13.6 Mandar and Hacer in Causative Constructions

The verbs mandar and hacer are used with an infinitive or a subjunctive clause to express the notion of having something done, or having someone do something. Mandar, in one of its common meanings (“to order”), is the somewhat stronger of the two verbs, but they are otherwise translated synonymously when used in this construction. Whenever you see either verb followed by an infinitive, be aware that the meaning is likely causative (called such as one is causing something to happen.)

Using both verbs as well as both an infinitive and a subjunctive clause, here are the most common possible ways in which to translate the sentence “They had (made [ordered]) Armando (to) come”:

Mandaron venir a Armando. Hicieron venir a Armando.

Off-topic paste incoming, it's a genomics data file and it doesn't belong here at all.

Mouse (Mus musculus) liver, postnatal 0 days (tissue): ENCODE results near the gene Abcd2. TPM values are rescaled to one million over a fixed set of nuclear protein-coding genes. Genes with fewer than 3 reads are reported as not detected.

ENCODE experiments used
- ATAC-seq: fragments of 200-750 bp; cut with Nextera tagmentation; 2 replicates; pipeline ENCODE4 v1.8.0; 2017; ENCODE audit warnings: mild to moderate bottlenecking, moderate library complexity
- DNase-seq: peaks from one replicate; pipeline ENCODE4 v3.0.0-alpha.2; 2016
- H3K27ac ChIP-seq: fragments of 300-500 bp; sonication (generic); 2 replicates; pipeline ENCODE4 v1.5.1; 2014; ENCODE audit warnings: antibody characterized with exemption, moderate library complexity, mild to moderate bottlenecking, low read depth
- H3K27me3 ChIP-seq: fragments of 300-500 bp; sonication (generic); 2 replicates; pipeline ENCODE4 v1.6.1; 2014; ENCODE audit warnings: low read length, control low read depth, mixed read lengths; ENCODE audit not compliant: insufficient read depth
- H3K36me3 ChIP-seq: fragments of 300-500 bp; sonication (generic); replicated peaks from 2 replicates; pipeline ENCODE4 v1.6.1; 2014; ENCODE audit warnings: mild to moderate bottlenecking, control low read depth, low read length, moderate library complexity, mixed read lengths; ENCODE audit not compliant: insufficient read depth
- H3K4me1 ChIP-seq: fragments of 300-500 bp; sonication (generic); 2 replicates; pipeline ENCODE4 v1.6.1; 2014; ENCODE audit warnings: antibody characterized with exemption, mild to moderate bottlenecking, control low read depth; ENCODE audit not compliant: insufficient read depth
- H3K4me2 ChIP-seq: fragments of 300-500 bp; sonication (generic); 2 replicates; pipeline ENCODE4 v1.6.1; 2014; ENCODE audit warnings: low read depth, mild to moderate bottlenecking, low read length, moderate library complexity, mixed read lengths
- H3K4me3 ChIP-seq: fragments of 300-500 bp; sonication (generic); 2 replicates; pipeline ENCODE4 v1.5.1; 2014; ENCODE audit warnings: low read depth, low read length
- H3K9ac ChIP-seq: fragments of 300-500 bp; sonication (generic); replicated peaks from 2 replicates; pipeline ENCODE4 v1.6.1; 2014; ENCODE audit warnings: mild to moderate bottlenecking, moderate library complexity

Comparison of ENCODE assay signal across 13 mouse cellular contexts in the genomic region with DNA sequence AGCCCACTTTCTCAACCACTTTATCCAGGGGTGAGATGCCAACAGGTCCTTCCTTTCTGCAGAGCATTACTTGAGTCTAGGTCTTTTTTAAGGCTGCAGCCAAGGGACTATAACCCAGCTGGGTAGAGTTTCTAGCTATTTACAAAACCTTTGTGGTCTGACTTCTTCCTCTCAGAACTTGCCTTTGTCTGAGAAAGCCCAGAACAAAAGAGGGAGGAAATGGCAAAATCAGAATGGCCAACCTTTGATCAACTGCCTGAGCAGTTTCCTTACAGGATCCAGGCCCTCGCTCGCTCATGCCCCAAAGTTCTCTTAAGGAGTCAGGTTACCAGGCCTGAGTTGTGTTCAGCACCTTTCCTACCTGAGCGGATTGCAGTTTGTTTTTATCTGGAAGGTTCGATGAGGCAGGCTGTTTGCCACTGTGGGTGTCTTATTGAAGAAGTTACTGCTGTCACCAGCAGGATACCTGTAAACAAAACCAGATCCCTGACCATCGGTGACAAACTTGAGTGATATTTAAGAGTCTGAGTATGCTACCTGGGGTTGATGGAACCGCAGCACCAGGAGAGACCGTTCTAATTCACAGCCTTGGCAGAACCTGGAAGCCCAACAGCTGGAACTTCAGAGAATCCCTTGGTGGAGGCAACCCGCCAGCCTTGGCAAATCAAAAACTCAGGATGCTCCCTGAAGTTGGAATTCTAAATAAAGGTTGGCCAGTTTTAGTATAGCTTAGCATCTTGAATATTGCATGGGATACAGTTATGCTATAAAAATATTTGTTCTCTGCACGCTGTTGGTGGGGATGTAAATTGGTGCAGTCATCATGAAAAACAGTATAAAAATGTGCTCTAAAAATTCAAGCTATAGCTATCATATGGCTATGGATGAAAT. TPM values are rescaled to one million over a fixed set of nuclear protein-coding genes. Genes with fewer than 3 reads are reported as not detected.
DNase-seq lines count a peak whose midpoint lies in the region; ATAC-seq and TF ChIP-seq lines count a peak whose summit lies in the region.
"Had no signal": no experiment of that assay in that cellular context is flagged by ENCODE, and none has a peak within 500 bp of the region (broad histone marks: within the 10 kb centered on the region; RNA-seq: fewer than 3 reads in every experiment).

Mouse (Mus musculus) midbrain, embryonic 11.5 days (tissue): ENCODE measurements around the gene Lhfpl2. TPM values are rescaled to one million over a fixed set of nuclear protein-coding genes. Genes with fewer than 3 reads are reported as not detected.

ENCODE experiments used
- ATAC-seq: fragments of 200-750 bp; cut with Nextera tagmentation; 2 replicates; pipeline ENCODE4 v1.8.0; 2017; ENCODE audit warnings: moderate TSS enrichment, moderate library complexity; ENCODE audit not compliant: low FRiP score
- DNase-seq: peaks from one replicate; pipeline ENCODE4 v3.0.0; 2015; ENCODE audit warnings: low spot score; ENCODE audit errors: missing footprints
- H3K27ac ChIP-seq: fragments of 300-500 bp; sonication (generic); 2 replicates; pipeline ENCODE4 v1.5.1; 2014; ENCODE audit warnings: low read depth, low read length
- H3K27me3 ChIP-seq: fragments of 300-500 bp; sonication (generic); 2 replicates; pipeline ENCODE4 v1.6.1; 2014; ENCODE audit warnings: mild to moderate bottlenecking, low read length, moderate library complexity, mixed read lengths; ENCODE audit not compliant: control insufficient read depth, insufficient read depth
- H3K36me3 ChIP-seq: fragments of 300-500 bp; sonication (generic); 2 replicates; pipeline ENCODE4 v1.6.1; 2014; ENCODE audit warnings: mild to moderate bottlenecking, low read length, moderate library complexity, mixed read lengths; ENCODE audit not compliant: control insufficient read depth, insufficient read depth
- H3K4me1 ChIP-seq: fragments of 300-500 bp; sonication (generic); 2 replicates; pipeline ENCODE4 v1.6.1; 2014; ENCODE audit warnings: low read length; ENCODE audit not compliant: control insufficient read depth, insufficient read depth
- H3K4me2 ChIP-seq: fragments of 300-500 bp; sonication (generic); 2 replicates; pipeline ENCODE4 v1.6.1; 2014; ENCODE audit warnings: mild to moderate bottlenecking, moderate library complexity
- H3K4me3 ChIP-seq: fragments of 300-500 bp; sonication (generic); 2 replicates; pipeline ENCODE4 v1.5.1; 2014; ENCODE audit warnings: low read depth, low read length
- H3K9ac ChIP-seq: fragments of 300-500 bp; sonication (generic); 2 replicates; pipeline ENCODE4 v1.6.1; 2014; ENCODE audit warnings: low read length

Mandaron que Armando viniera (viniese). Hicieron que Armando viniera (viniese).

Study these further examples:

Les hice pintar las paredes de las sala. I had them paint the living room walls.
Haremos que Regina venga mañana. We’ll have Regina come tomorrow.
Mandó podar los arbustos. She had the bushes pruned.

Vocabulario básico


esforzarse (ue) (en)- to make an effort (to)
obstinarse (en)- to persist (in)
podar- to prune, to cut
suspender- to fail (academically) (false friend)


el arbusto- shrub
la cerradura- lock (as in cerrar, “to close”)

Last revised on June 25, 2021.